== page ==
Amy Licence: historian of the lives of Medieval, Tudor and early modern women; nineteenth and early twentieth century art, history, literature and culture; writer of literary ficton.
Wednesday 4 September 2013
Sydney and Violet Schiff: A new biography of a marginal modern marriage.
“Sydney and Violet: Their Life with T.S.
Eliot, Proust, Joyce and the Excruciatingly Irascible Wyndham Lewis”
by Nan A. Talese (3 Sep 2013)
RRP £17.99 0385534094
“Modernism” is a generous umbrella, covering a
breadth of groups, individuals and media. The big names of the art and literary
worlds have received much critical attention in recent years but less well
appreciated have been its patrons and facilitators, the hosts, friends and
supporters who provided the glue between disparate artists. Stephen Klaidman’s
new biography of Sydney and Violet Schiff highlights an interesting couple, who
made their own contribution to literary circles of the 1920s.
Relatively overlooked until now, the Schiffs appear
on the surface to be a conventional middle class couple, based in London and
the South of France. However, their correspondence and friendships included figures such
as Picasso, D.H.Lawrence, James Joyce and Aldous Huxley. Klaidman has written a fascinating book, using the Schiffs to
reflect light on their more famous friends and has tried hard to
rehabilitate their reputation as a literary couple. However, their own output is rarely read today and for the reader, one Schiff consistently emerges as rather more
radiant and engaging then the other. Klaidman's style leaves little doubt where his sympathies lie, backhandedly
apologising for Sydney’s clumsiness and giving the impression that the husband overshadowed his wife’s talents. This book highlights Violet’s own
wasted potential as much as her gift for friendship, or what Willa Muir
described as her genius for womanhood.
After establishing the circumstances under which the
Schiffs met and married, Klaidman’s book really takes off when he examines
their friendships in the early 1920s. Surviving letters from this period allow
another window into the existing biographies of figures such as Katherine
Mansfield, Wyndham Lewis and T.S. Eliot and stress the personal
affection in which they held the Schiffs as a couple. Most interesting though,
are the detailed letters that they sent and received from the reclusive Marcel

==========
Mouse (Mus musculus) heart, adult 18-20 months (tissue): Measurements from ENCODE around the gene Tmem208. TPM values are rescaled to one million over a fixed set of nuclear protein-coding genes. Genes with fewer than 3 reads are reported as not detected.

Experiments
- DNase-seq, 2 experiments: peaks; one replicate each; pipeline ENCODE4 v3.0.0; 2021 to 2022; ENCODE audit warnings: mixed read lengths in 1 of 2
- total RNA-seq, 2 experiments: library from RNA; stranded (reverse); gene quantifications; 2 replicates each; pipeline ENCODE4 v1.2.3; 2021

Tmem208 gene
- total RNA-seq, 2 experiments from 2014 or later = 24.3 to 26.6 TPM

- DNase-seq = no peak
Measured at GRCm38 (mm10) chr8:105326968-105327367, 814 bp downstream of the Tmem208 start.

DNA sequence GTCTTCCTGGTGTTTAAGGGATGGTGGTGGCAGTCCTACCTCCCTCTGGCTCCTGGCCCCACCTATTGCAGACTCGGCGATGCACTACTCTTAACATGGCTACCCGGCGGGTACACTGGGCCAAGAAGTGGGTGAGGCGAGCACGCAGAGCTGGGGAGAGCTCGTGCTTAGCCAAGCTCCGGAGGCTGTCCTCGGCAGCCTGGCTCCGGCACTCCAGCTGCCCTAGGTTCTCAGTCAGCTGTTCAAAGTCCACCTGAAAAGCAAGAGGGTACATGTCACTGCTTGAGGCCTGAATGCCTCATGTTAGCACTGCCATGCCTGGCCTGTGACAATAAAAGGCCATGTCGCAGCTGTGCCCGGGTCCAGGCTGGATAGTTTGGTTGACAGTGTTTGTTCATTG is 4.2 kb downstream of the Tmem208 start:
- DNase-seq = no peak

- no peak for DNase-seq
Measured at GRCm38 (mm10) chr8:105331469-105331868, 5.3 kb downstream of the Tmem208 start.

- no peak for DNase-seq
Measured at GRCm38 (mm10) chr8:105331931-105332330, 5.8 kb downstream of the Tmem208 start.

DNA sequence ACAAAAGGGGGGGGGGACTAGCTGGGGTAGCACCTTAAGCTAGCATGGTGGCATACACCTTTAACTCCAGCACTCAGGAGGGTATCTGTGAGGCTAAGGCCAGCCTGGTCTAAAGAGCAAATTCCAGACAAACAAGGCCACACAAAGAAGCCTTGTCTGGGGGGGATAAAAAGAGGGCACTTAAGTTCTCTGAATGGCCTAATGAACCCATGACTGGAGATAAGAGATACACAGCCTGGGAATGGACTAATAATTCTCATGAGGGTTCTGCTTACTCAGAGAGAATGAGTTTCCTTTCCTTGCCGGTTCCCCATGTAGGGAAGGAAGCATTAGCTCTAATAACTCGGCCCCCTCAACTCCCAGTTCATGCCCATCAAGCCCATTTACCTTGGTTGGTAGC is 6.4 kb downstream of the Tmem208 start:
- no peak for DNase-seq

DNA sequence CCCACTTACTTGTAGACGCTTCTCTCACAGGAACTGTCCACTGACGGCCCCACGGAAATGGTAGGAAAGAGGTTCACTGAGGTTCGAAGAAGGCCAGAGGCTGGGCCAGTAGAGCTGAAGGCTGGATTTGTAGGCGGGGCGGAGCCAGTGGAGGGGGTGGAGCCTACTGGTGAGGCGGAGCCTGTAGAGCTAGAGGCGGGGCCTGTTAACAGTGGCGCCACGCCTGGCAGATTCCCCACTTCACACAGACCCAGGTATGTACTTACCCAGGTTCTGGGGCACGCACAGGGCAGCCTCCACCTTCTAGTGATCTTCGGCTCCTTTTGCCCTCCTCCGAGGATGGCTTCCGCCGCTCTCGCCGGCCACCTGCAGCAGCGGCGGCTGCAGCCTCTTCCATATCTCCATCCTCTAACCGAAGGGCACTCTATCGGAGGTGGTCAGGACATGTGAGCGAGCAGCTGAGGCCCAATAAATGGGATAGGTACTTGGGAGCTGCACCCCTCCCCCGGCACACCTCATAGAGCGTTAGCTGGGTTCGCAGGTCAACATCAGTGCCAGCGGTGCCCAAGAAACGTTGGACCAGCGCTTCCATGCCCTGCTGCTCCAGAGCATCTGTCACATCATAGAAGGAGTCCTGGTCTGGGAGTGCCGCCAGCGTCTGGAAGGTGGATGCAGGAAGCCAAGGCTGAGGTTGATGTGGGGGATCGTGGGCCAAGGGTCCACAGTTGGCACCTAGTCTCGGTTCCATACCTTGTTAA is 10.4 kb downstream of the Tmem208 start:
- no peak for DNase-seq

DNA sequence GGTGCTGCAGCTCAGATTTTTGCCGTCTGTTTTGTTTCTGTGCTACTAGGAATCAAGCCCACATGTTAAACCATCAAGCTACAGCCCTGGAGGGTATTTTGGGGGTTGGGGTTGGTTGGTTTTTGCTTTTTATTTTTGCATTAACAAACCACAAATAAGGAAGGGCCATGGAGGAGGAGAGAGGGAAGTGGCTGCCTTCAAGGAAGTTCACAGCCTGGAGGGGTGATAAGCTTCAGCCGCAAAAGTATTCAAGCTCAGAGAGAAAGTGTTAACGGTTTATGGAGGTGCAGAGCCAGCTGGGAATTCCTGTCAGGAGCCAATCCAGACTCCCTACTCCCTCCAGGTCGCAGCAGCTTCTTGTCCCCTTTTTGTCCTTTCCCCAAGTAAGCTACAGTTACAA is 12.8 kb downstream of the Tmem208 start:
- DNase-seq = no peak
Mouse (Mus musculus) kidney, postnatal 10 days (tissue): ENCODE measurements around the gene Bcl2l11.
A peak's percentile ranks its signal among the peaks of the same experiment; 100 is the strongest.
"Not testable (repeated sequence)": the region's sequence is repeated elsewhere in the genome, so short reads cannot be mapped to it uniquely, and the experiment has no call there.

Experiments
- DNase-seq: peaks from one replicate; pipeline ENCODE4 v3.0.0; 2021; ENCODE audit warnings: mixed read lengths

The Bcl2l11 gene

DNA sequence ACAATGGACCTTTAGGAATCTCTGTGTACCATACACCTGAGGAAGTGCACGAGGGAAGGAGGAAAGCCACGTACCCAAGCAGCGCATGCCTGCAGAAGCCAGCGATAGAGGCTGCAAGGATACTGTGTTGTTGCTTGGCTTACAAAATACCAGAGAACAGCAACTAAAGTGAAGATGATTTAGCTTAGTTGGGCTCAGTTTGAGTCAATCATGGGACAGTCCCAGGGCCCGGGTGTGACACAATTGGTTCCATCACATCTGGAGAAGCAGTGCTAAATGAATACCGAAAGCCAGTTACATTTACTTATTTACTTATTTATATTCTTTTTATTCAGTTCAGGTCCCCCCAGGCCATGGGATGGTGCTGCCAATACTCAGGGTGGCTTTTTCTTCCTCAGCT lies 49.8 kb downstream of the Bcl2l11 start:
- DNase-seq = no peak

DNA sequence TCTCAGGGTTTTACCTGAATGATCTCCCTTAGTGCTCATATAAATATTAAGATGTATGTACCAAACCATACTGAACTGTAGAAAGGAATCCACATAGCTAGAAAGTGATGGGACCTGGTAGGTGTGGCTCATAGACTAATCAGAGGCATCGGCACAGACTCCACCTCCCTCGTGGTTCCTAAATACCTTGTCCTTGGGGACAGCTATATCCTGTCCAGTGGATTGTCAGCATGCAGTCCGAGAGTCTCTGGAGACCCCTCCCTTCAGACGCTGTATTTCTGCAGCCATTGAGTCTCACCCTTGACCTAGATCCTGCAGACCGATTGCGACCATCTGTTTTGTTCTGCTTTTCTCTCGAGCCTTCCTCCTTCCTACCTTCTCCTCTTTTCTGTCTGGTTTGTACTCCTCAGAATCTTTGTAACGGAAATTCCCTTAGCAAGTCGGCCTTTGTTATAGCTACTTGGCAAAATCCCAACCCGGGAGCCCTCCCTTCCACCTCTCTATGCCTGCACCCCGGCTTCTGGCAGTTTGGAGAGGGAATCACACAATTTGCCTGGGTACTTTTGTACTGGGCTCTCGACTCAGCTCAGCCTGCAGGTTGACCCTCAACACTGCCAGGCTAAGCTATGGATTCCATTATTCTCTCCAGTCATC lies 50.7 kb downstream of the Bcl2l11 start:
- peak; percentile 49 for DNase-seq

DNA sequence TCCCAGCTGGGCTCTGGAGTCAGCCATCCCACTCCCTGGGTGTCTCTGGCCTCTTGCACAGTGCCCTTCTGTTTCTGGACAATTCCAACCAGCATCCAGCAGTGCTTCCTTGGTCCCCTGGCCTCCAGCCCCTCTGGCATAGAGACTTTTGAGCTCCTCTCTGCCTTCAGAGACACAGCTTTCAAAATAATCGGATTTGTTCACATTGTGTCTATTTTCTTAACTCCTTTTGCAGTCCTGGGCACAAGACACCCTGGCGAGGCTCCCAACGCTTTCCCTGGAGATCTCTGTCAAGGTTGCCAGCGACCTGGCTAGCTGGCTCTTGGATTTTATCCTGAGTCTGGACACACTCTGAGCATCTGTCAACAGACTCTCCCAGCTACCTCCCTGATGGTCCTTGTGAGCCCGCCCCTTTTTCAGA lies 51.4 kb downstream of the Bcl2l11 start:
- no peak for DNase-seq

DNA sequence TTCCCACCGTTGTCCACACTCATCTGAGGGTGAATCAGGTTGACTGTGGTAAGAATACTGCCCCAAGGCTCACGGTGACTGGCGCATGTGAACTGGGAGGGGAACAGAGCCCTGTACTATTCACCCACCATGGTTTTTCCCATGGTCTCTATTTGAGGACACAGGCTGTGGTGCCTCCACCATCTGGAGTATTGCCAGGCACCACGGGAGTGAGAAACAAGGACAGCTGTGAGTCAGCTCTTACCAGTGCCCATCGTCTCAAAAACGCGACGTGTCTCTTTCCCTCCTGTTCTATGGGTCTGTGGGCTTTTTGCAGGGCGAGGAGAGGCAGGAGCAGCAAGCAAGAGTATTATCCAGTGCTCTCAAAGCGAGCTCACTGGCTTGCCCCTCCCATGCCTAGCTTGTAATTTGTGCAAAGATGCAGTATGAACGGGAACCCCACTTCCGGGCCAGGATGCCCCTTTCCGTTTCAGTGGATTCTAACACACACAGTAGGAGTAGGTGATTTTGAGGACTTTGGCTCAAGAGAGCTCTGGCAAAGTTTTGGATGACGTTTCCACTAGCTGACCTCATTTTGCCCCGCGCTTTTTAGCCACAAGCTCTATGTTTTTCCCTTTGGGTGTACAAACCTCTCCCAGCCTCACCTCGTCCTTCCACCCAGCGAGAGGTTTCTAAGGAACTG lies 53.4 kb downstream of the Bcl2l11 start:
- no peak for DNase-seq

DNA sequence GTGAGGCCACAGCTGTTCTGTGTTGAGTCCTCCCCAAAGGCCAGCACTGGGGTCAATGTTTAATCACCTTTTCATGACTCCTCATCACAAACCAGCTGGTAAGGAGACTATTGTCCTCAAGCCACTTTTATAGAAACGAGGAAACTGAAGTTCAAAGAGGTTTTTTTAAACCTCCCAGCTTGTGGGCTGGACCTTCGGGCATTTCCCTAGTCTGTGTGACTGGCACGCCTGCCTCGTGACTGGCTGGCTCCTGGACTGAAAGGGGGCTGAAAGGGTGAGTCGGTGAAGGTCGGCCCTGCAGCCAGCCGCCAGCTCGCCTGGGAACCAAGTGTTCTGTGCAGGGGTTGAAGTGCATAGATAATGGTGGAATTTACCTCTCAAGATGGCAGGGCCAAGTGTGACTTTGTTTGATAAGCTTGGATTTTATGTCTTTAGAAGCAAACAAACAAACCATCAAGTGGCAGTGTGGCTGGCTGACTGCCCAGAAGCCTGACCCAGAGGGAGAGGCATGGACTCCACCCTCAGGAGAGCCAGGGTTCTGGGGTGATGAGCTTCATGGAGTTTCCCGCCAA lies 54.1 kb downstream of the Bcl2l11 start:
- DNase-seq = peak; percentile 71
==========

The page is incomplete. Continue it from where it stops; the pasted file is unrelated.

Proust during the last part of his life. A vivid picture of Proust emerges,
ensconced in his Parisian flat reading the final proofs of À la Recherche de Temps Perdu, wrapped in furs and sending his chauffeur
to the Ritz for cold beers. This is perhaps the most satisfying section of the
book, with the epistolary friendship developing in the reclusive writer’s dying
years; I did feel though, that Klaidman did not quite convince me why Proust
would select the Schiffs as his confidants during this time. Perhaps this was
down to the nature of the friendship, as the trio only met in person on a
handful of occasions and a portion of the letters are missing. Otherwise, Klaidman does a good job with the remaining evidence, presenting the highs and lows of their association.
Violet by Wyndham Lewis
Proust and Sydney Schiff had a common connection in
their shared craft. Writing under the
pseudonym Stephen Hudson, Sydney produced a number of novels, which have not
survived the test of time as well as those of his friend.Klaidman presents his works as collaborations
with Violet, whom Proust certainly found to be the more sympathetic and gifted critic.
The extent to which she contributed to Sydney’s work is unclear and Klaidman is
convinced by her qualities as a critical and incisive reader of her husband
and friends’ work. Some even suspected her of authoring Hudson’s work but it is
frustrating that little evidence survives about the extent of her involvement
and whether the process of composition was shared. She
comes across as the more engaging of the pair, with her intellect, empathy and
musical gifts being appreciated among her friends but never finding fruition in wider
circles. The book certainly left me with an appetite to discover more about Violet,
almost regretting that she did not put pen to paper independently of Sydney.
The prominence of Wyndham Lewis in the book’s title
is a little misleading, as he plays an equal or lesser part in the narrative
than figures like Eliot and Proust. The reader is left in little doubt that
this is down to the author’s own personal preference, as although Lewis’s
behaviour and views do emerge as “excrutiatingly irascible” even when considered
objectively, Klaidman goes much further and describes his work as “monstrous,
ramblshackle… blunderbuss,” pretentious, irrelevant, banal, plotless, prejudice, mean-spirited, humourless,
self-serving and enveloping the reader like quicksand.” This forceful opinion
is a little distracting and appears to emerge from Lewis’s perceived
ingratitude for the Schiff’s material support, when a less colourful
condemnation may have been less obtrusive.
Largely, this was a satisfying read, which sheds a useful
and interesting insight on modernist circles. It was well-paced and full of the interesting details and anecdotes that remain in the mind. In certain places, the book could
have supported more background material, such as when it came to Violet’s early
life and the position of Jews in inter-war London. Also, particular passages
ended abruptly, like the death of Katherine Mansfield and incarcertation of
Vivienne Eliot but this was perhaps an indication that the author had been
successful making these characters interesting. The Modernist furrow has been
well ploughed by biographers but until now, the Schiffs have languished in the margins.
This may well be because in terms of literary output they are, in fact,
marginal figures, but this book brings their role as valued mentors and friends
into the light in an anecdotal and enjoyable way.